Testing Custom LINQ Filter Operators (and LINQ Where clauses in general)

Quick Summary

In my last post, I outlined how to build a Custom LINQ Filter Operator. In this post I will demonstrate how to write a unit test for that filter operator. The same basic methodology can be used for testing Where clauses in general.

We are writing a unit test for the extension method below. The purpose of this method is to filter the OfficeSupplyOrders, leaving only the orders that have an approval date and are not cancelled. You might see this method referenced elsewhere in code as context.OfficeSupplyOrders.WhereApproved() (assuming context is an entity framework DbContext).

public static IQueryable<OfficeSupplyOrder> WhereApproved(
          this IQueryable<OfficeSupplyOrder> query)
    return query.Where(v => v.ApprovalDate != null && !v.Cancelled);

The tests we are writing will be in C# but often the clauses will actually be used to create a sql (or other LINQ provider) query.  Be aware that there are differences between the 2, including how the sql query might handle nulls or case sensitivity.  These tests are good for verifying the basic logic of the where clause but there are differences and you should be aware of them.

“Findable” and “Filtered”

The basic theory of this testing methodology is that the method we are testing will act like a filter. In order to exercise that filter, we will pass a list of items through it and look at which items were passed through and which ones were filtered.

To start out with, we will create two lists of items that will later be combined and passed through the filter.  The first list is for “findable” items that will not be filtered by our custom filter.  We will expect to find these items in the output after we run the list through the filter.  The other list is for “filtered” items.  We will expect that none of the items will be in the output after passing through our filter.

In order to determine what goes in each list, we need to examine our where clause.  If it consists of a single clause or multiple clauses connected by the “&&” (and) operator, then we only need a single item in our findable list.  This item will have all of the correct properties set to satisfy each of the clauses.

If the where clause consists of multiple clauses connected by the “||” (or) operator, then we need items in our findable list to exercise each of the clauses.

For example, in our WhereApproved filter above, an order will only pass the filter if both ApprovalDate is a non-null value and if the Cancelled field is false, so a single entry with those two properties set will be sufficient for the findable list.

With the filtered list, the opposite is true. If the where clause consists of multiple clauses connected by the “&&” (and) operator, we need items in our filtered list to exercise each of those clauses.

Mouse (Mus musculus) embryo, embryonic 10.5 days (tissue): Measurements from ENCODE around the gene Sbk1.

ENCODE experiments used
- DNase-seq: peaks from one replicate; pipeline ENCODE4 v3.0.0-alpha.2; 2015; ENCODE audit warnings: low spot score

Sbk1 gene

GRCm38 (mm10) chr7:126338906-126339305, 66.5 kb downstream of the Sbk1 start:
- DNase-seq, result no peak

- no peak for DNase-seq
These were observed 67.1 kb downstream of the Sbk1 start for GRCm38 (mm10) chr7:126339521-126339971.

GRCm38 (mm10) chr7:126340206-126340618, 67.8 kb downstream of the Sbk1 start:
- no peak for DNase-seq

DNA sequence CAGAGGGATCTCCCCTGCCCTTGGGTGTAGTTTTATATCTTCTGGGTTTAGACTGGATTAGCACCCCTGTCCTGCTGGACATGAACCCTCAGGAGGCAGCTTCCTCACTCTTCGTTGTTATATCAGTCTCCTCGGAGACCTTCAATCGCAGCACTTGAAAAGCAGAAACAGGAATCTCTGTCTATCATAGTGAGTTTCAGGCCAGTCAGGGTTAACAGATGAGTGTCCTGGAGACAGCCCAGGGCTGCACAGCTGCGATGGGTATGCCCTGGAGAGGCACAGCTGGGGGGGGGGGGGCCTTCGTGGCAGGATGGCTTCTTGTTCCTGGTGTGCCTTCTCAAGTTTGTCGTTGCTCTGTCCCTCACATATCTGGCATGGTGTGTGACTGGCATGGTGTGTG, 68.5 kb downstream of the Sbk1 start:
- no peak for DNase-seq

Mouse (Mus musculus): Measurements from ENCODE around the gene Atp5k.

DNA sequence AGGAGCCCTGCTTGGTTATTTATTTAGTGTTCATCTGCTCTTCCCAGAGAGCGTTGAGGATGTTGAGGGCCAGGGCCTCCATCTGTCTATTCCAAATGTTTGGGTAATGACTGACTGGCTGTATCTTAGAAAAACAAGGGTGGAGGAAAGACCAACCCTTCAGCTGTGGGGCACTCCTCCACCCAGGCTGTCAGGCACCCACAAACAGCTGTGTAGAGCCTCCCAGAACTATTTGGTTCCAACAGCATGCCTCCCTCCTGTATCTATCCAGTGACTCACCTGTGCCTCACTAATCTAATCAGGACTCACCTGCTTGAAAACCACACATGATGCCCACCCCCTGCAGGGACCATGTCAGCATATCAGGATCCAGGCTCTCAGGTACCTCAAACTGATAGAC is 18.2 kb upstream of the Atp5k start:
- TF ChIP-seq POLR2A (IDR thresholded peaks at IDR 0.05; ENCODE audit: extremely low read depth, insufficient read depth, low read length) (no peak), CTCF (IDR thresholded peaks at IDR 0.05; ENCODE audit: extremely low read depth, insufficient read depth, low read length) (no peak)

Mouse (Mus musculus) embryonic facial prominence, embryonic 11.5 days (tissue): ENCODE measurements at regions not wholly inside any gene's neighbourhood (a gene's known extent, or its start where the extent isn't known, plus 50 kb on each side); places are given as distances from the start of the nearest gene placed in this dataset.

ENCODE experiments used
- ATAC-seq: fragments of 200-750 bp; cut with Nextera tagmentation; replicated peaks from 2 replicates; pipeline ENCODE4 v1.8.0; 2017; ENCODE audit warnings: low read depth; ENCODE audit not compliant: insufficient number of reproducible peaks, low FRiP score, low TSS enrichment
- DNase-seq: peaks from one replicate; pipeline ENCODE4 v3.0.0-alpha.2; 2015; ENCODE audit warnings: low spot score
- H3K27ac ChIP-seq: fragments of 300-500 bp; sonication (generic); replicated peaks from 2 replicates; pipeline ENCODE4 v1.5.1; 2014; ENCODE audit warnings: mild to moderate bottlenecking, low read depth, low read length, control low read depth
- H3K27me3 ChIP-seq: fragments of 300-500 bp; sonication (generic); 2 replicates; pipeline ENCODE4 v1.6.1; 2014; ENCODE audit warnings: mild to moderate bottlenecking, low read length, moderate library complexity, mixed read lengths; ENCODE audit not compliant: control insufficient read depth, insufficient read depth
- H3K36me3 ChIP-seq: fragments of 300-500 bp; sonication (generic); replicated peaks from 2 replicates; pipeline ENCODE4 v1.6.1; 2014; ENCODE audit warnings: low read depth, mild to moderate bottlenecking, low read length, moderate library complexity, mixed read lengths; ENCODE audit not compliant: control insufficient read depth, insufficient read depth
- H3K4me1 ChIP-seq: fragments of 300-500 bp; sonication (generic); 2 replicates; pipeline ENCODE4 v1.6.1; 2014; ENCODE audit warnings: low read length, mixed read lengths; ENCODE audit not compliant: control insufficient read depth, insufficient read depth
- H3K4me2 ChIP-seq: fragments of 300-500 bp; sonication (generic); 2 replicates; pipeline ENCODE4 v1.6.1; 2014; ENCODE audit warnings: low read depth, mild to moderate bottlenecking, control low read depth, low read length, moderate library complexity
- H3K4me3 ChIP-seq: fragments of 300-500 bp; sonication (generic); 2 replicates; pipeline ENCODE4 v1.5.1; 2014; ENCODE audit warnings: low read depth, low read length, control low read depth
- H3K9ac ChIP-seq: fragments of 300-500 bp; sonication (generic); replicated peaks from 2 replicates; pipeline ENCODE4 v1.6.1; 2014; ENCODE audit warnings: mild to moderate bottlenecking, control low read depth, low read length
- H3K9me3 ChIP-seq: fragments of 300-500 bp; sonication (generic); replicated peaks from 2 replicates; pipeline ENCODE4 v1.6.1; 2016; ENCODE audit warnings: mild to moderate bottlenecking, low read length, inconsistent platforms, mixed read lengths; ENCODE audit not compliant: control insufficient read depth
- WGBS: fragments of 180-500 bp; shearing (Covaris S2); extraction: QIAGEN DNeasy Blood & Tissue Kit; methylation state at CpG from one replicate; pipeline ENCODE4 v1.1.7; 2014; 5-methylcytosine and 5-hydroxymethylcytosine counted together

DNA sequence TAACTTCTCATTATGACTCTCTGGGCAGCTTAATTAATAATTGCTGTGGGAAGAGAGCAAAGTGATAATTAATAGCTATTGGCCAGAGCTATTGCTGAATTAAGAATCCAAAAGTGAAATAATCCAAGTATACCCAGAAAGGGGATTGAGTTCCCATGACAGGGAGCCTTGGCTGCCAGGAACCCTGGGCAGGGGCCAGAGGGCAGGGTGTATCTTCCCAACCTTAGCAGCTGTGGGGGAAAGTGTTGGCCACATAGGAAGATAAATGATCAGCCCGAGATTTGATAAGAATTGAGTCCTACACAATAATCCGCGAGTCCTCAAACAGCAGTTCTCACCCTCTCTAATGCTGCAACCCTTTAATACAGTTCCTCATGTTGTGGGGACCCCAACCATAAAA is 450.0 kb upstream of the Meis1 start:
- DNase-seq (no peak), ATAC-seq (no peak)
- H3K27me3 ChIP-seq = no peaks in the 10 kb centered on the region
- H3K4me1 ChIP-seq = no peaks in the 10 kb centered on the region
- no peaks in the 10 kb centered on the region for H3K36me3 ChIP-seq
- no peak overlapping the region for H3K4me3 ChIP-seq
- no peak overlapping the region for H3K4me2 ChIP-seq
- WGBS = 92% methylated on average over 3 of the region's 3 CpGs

But if the where clause consists of multiple clauses connected by the “||” (or) operator,then we only a single item to exercise each clause in our filtered list.

In our example, we need one order where ApprovalDate is null and another order where Cancelled is true to test both clauses.

If you have a mix of “&&” (and) and “||”(or), I will leave the logic exercise up to you to determine the correct entries.  If the logic is too complex, you might consider splitting it into multiple filter operators that are easier to test.

public void WhereApprovedTest()
    // arrange
    var findableItems = new List<OfficeSupplyOrder>
        new OfficeSupplyOrder{ 
            ApprovalDate = new DateTime(2013, 8, 10),
            Cancelled = false

    var filteredItems = new List<OfficeSupplyOrder>
        new OfficeSupplyOrder{ 
            ApprovalDate = null,
            Cancelled = false
        new OfficeSupplyOrder{ 
            ApprovalDate = new DateTime(2013, 8, 10),
            Cancelled = true

    var items = findableItems.Concat(filteredItems);

    // act
    var results = items.AsQueryable().WhereApproved().ToList();

    // assert
    findableItems.ForEach(v => Assert.IsTrue(results.Contains(v)));
    filteredItems.ForEach(v => Assert.IsFalse(results.Contains(v)));
    Assert.AreEqual(findableItems.Count, results.Count);

As you can see, we created our findable list, created our filtered list, combined the two lists, and passed the combined list to our filter.  We then examine the results by comparing them against our original two lists to determine that the output is what we expect.


We created a unit test for a Custom LINQ filter operator.  We examined the where clause to determine what kind of data we needed to pass to exercise the clause and added the items needed to the findable or filtered lists.  We combined the two lists and passed the combination through our filter.  We then examined the result to verify that it did filter exactly what we expected.

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David Walker

David Walker is a Secure Software Consultant, a Certified Secure Software Lifecycle Professional (CSSLP), and a Professional Scrum Master. He believes in secure and reliable software and productive happy teams. He lives in Orlando with his lovely wife Lynn and his 2 dogs.